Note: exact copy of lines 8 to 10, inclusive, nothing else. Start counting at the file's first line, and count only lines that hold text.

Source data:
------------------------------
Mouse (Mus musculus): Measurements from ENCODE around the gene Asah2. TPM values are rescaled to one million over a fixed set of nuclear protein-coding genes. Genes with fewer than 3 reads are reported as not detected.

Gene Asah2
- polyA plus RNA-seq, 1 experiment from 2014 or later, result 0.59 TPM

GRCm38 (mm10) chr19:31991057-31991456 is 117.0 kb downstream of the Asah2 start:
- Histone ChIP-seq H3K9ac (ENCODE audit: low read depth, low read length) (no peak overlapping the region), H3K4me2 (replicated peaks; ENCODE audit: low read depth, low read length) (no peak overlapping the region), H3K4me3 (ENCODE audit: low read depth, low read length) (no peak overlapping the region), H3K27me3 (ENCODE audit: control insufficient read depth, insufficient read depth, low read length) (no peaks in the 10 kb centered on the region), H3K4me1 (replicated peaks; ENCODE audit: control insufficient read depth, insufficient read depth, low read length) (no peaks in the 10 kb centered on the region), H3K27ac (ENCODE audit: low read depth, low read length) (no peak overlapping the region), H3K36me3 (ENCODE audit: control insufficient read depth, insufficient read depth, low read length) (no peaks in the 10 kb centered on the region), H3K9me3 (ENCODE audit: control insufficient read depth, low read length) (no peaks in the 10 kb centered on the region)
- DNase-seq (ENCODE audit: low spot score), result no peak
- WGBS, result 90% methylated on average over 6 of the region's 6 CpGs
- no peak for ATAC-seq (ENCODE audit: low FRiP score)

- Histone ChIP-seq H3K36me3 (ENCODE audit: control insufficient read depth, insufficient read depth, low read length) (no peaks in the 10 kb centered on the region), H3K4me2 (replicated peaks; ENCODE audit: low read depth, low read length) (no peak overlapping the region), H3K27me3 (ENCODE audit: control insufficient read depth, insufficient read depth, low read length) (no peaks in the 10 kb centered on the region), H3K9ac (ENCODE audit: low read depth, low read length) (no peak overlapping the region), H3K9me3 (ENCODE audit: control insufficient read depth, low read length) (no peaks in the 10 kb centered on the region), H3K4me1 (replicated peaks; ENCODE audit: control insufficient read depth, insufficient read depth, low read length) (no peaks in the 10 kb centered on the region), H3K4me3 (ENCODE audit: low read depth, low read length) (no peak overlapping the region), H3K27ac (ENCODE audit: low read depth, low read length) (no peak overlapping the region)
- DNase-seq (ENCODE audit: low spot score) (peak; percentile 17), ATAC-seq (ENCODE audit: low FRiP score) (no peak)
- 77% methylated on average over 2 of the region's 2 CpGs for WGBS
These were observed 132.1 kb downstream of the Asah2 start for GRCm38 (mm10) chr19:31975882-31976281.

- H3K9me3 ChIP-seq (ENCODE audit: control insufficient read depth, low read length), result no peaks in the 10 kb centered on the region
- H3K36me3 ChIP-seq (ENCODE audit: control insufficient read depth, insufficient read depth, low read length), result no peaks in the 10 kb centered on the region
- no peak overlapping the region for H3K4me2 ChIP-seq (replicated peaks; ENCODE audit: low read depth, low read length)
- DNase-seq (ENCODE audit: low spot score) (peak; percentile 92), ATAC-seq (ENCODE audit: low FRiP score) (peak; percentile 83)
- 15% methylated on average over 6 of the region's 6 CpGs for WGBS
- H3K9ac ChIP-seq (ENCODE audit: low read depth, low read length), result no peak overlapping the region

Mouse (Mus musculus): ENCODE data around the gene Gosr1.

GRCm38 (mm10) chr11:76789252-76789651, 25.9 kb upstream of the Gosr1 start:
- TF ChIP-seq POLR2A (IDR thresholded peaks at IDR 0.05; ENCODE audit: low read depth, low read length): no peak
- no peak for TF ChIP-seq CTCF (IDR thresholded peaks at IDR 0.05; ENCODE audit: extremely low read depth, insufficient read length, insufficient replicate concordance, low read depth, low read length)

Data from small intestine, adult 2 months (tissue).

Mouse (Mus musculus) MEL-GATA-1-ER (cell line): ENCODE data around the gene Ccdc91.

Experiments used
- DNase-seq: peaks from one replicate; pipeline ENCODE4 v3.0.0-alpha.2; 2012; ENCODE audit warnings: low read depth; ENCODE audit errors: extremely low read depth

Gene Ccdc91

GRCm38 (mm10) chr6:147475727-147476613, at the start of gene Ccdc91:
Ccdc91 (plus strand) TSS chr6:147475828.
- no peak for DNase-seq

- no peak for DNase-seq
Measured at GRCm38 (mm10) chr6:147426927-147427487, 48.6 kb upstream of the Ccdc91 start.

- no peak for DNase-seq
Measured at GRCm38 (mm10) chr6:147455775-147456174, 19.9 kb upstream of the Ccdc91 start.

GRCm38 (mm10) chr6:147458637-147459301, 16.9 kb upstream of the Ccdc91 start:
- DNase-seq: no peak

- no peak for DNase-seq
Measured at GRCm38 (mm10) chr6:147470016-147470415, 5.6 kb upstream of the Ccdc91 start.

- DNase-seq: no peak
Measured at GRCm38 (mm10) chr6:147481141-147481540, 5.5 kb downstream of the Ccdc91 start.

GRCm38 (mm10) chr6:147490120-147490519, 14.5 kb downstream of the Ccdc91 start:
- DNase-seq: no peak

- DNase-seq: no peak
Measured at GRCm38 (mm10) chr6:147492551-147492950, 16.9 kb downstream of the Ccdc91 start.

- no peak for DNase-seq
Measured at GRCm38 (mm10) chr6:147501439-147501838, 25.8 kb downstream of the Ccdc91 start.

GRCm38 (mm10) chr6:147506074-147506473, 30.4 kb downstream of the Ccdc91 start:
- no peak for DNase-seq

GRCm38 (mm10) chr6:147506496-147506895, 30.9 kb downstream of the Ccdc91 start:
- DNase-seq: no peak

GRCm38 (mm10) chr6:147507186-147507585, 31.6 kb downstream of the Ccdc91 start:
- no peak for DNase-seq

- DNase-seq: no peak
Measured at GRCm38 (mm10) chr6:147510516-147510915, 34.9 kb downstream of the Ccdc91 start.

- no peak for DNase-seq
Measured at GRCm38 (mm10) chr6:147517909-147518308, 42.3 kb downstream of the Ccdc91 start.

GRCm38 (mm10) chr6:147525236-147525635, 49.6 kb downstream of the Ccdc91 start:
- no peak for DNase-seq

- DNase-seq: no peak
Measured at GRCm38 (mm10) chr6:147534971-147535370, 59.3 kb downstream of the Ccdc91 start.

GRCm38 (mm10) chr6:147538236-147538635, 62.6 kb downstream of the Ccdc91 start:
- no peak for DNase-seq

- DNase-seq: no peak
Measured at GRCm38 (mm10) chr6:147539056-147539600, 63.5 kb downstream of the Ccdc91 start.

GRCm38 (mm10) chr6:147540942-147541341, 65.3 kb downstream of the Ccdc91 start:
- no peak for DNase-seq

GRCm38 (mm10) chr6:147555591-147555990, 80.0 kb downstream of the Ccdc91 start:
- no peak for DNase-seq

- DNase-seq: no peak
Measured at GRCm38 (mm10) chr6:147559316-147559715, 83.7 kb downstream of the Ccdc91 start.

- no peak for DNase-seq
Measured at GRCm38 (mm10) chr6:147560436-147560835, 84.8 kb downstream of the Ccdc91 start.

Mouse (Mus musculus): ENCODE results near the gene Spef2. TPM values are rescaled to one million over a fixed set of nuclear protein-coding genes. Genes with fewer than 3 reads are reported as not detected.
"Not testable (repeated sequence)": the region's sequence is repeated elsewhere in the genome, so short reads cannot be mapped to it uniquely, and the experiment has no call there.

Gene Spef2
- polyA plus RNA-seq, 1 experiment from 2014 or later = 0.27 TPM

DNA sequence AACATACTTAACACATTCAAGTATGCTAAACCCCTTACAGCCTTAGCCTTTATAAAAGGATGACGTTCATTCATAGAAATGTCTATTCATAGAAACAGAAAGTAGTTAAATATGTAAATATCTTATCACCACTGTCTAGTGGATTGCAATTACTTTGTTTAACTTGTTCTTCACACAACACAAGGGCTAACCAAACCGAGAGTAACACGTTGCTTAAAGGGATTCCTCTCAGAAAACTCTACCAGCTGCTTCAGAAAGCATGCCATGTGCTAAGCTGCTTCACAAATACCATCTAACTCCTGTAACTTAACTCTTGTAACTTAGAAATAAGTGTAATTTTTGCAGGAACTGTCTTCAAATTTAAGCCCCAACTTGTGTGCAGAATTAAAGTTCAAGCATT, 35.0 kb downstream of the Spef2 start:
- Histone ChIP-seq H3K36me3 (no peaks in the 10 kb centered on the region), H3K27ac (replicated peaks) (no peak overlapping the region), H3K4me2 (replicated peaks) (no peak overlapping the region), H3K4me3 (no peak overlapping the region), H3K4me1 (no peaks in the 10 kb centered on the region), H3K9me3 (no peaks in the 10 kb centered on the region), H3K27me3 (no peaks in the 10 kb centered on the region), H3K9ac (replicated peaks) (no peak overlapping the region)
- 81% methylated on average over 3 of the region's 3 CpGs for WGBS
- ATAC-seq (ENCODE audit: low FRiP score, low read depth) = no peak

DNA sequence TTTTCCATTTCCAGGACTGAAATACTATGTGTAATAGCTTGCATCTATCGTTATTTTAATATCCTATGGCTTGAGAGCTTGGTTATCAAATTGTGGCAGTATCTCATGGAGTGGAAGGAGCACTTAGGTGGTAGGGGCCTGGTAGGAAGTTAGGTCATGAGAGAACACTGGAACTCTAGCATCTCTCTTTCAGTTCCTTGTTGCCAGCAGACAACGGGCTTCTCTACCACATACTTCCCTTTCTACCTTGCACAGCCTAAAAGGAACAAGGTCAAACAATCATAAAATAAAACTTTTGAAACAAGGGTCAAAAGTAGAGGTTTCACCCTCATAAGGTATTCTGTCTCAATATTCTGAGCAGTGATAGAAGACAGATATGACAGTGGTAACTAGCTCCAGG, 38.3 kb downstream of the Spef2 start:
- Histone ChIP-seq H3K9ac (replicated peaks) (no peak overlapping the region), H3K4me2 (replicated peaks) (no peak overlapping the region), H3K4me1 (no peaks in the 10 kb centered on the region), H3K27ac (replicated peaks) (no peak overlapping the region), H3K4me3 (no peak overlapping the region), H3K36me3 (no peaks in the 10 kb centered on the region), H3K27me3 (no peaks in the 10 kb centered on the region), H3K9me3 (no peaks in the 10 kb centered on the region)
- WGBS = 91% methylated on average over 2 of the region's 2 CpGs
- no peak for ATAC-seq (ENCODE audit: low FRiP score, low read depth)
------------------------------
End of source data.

- no peak for ATAC-seq (ENCODE audit: low FRiP score)

- Histone ChIP-seq H3K36me3 (ENCODE audit: control insufficient read depth, insufficient read depth, low read length) (no peaks in the 10 kb centered on the region), H3K4me2 (replicated peaks; ENCODE audit: low read depth, low read length) (no peak overlapping the region), H3K27me3 (ENCODE audit: control insufficient read depth, insufficient read depth, low read length) (no peaks in the 10 kb centered on the region), H3K9ac (ENCODE audit: low read depth, low read length) (no peak overlapping the region), H3K9me3 (ENCODE audit: control insufficient read depth, low read length) (no peaks in the 10 kb centered on the region), H3K4me1 (replicated peaks; ENCODE audit: control insufficient read depth, insufficient read depth, low read length) (no peaks in the 10 kb centered on the region), H3K4me3 (ENCODE audit: low read depth, low read length) (no peak overlapping the region), H3K27ac (ENCODE audit: low read depth, low read length) (no peak overlapping the region)
- DNase-seq (ENCODE audit: low spot score) (peak; percentile 17), ATAC-seq (ENCODE audit: low FRiP score) (no peak)